At around 8 p.m. Saturday, Linda Karna was startled by loud voices close by her home just across the street from Normandale Park in northeast Portland.

She looked out the window and saw about eight to 10 people engaged in an argument. Less than five minutes later, she said she heard a series of shots, so she and her husband, Gene, ducked down in the back of their house.

“I have heard gunshots around the neighborhood occasionally, but nothing like that has ever happened, and we have lived here for 31 years ” Karna said in a Sunday interview.

The Portland Police Bureau said one female victim died in the Saturday evening gun violence, and two men and three women were transported to area hospitals with injuries.

On Monday, the victim was identified to The Seattle Times by a family member as June Knightly, a Portland resident.

The Oregonian, citing friends, described Knightly as a “fixture of the Portland protest movement” who often helped drive people to and from different parts of a demonstration.

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The shootings occurred as Portland activists assembled in the park before what social media posts described as a protest march in support of victims of police shootings, including Amir Locke, a 22-year-old Black man shot and killed Feb. 2 in Minneapolis.

Saturday’s Portland mass shooting is another wound in a city reeling from gun violence. Portland last year had a record number of homicides and a surge in shootings that has continued in 2022.

In a statement released Sunday, the Portland Police Bureau said a preliminary investigation indicates the Saturday shooting near Normandale Park started with a confrontation between an armed homeowner and armed protesters.

Karna said that the street she lives on was lined with vehicles as people assembled for the Saturday evening protest. She said the argument she witnessed took place as a group gathered around a red pickup, a vehicle that she had not seen parked by her house before that evening.

Karna said she did not know what the dispute was about, but “I didn’t really want to listen to it.”

Karna said police vehicles converged on her block within minutes after the shooting.

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The Portland Mercury reports that a woman wounded in the shooting says a man exited a house, yelled about protesters in the neighborhood and “opened fire within 90 seconds.” The woman, who requested anonymity out of fear for her safety, said she was standing in the street to direct traffic away from the march, unarmed, and was about 10 feet away from the man when he shot her, according to the Portland Mercury report. The encounter was recorded on her GoPro camera, which the police have taken as evidence, the woman said.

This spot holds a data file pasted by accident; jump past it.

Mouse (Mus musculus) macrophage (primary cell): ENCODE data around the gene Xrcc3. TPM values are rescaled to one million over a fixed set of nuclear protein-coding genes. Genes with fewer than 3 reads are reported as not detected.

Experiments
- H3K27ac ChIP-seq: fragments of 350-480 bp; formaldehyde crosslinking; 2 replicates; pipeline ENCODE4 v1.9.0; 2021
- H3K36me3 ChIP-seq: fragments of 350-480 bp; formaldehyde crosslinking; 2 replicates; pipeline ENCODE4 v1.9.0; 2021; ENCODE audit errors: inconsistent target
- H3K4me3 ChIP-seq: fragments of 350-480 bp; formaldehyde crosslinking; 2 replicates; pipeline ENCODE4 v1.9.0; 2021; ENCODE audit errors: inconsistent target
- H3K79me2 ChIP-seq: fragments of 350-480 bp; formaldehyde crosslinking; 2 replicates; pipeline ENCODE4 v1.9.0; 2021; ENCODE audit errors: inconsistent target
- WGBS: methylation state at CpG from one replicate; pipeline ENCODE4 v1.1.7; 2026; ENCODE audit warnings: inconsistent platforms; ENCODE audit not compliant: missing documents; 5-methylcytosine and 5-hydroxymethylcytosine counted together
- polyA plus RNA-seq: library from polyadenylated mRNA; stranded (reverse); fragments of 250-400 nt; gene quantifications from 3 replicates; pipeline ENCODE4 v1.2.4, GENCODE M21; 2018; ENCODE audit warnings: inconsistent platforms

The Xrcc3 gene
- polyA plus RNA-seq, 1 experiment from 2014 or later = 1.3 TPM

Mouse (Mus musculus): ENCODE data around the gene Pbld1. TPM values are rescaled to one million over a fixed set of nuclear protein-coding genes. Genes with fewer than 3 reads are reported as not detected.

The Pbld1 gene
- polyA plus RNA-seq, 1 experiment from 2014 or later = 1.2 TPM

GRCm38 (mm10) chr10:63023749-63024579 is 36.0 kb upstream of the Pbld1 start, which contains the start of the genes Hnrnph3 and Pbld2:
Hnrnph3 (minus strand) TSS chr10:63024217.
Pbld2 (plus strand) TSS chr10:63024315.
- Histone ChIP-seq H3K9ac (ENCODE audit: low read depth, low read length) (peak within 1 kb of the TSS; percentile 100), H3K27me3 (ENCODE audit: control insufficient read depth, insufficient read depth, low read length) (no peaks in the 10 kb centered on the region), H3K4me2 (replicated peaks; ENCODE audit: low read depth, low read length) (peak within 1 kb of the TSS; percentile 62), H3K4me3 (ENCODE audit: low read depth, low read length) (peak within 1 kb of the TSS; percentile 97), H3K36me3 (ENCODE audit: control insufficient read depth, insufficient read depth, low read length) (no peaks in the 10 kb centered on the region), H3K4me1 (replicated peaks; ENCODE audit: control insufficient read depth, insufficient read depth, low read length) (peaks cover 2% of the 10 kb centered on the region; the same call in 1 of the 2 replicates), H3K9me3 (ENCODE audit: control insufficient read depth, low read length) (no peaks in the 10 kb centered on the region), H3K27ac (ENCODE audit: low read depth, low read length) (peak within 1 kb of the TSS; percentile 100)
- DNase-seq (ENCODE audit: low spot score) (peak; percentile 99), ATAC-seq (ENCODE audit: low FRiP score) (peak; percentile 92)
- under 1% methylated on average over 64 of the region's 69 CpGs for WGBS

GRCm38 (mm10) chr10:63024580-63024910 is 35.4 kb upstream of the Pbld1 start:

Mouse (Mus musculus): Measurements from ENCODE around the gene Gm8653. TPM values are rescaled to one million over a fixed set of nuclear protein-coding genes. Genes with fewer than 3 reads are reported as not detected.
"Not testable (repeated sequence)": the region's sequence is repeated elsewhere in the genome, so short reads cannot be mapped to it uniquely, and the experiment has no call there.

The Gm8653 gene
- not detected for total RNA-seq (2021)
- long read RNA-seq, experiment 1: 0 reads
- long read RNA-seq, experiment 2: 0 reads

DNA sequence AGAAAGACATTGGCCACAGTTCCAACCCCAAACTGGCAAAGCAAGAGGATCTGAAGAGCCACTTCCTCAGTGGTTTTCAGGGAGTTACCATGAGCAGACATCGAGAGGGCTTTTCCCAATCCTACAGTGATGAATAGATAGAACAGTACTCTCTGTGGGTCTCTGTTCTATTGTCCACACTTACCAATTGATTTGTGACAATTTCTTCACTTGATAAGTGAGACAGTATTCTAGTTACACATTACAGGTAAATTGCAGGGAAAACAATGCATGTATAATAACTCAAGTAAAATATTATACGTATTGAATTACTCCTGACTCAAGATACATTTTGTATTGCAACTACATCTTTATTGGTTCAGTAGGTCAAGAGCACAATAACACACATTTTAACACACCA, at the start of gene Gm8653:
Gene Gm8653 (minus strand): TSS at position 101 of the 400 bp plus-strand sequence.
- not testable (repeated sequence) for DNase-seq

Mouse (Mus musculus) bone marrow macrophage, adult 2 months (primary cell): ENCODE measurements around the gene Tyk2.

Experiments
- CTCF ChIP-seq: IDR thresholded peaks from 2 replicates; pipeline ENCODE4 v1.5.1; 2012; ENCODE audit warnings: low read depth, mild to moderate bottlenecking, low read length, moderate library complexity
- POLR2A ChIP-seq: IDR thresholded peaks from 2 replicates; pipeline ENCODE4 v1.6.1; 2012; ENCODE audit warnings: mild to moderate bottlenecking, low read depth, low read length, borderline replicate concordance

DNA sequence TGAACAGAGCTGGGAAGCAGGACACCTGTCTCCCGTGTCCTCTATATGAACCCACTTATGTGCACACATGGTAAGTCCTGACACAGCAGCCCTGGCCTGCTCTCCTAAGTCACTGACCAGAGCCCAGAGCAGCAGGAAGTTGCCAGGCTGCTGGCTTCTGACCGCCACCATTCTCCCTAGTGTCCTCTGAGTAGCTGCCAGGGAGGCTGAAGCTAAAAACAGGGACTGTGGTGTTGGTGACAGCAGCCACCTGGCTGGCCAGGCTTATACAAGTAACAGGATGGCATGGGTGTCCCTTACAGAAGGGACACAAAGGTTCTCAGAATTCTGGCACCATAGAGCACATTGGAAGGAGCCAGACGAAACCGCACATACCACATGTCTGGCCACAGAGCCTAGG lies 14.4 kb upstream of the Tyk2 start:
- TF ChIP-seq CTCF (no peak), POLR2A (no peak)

In its Sunday statement, the Portland Police Bureau said, “the scene was extremely chaotic, and a number of witnesses were uncooperative … Most people left without talking to police. Detectives believe a large number of people either witnessed what happened, or recorded the incident as it unfolded. This is a very complicated incident, and investigators are trying to put this puzzle together without having all the pieces.”

In an online meeting with reporters Sunday afternoon, a Portland Police Bureau spokesman, Lt. Nathan Sheppard, said he could not comment on whether any arrests have been made. “As we learn more, things may change,” Sheppard said.

On Sunday morning, Sheppard tried to give a live update to reporters on the Normandale shootings and other incidents but was disrupted by demonstrators.

“We are dying. … I want to know if any of you care. I want to know if this police officer cares,” cried a woman in a pink coat. “We have been out there two years protesting against police-sanctioned violence.”

Also Sunday, a vigil was held at the park where the protesters had assembled Saturday evening. During the afternoon, small groups of people gathered by a pavilion that sheltered a makeshift memorial with candles, flowers and posters.

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“Stand Up, Fight Back,” was printed on one of the posters.

Knightly was described by a friend to The Oregonian as dedicated to acting on her values of justice and fairness.

“She was a warm, giving and kind person who spent time trying to think of things she could do to make the world better and to make herself better in the world,” Kathleen Saadat said.

On her Facebook page, Knightly posted to encourage donations for school supplies and food and other aid for unhoused people.

“What’s important is sharing what we have with others, if we can,” read a Nov. 10, 2021 post on Knightly’s Facebook page.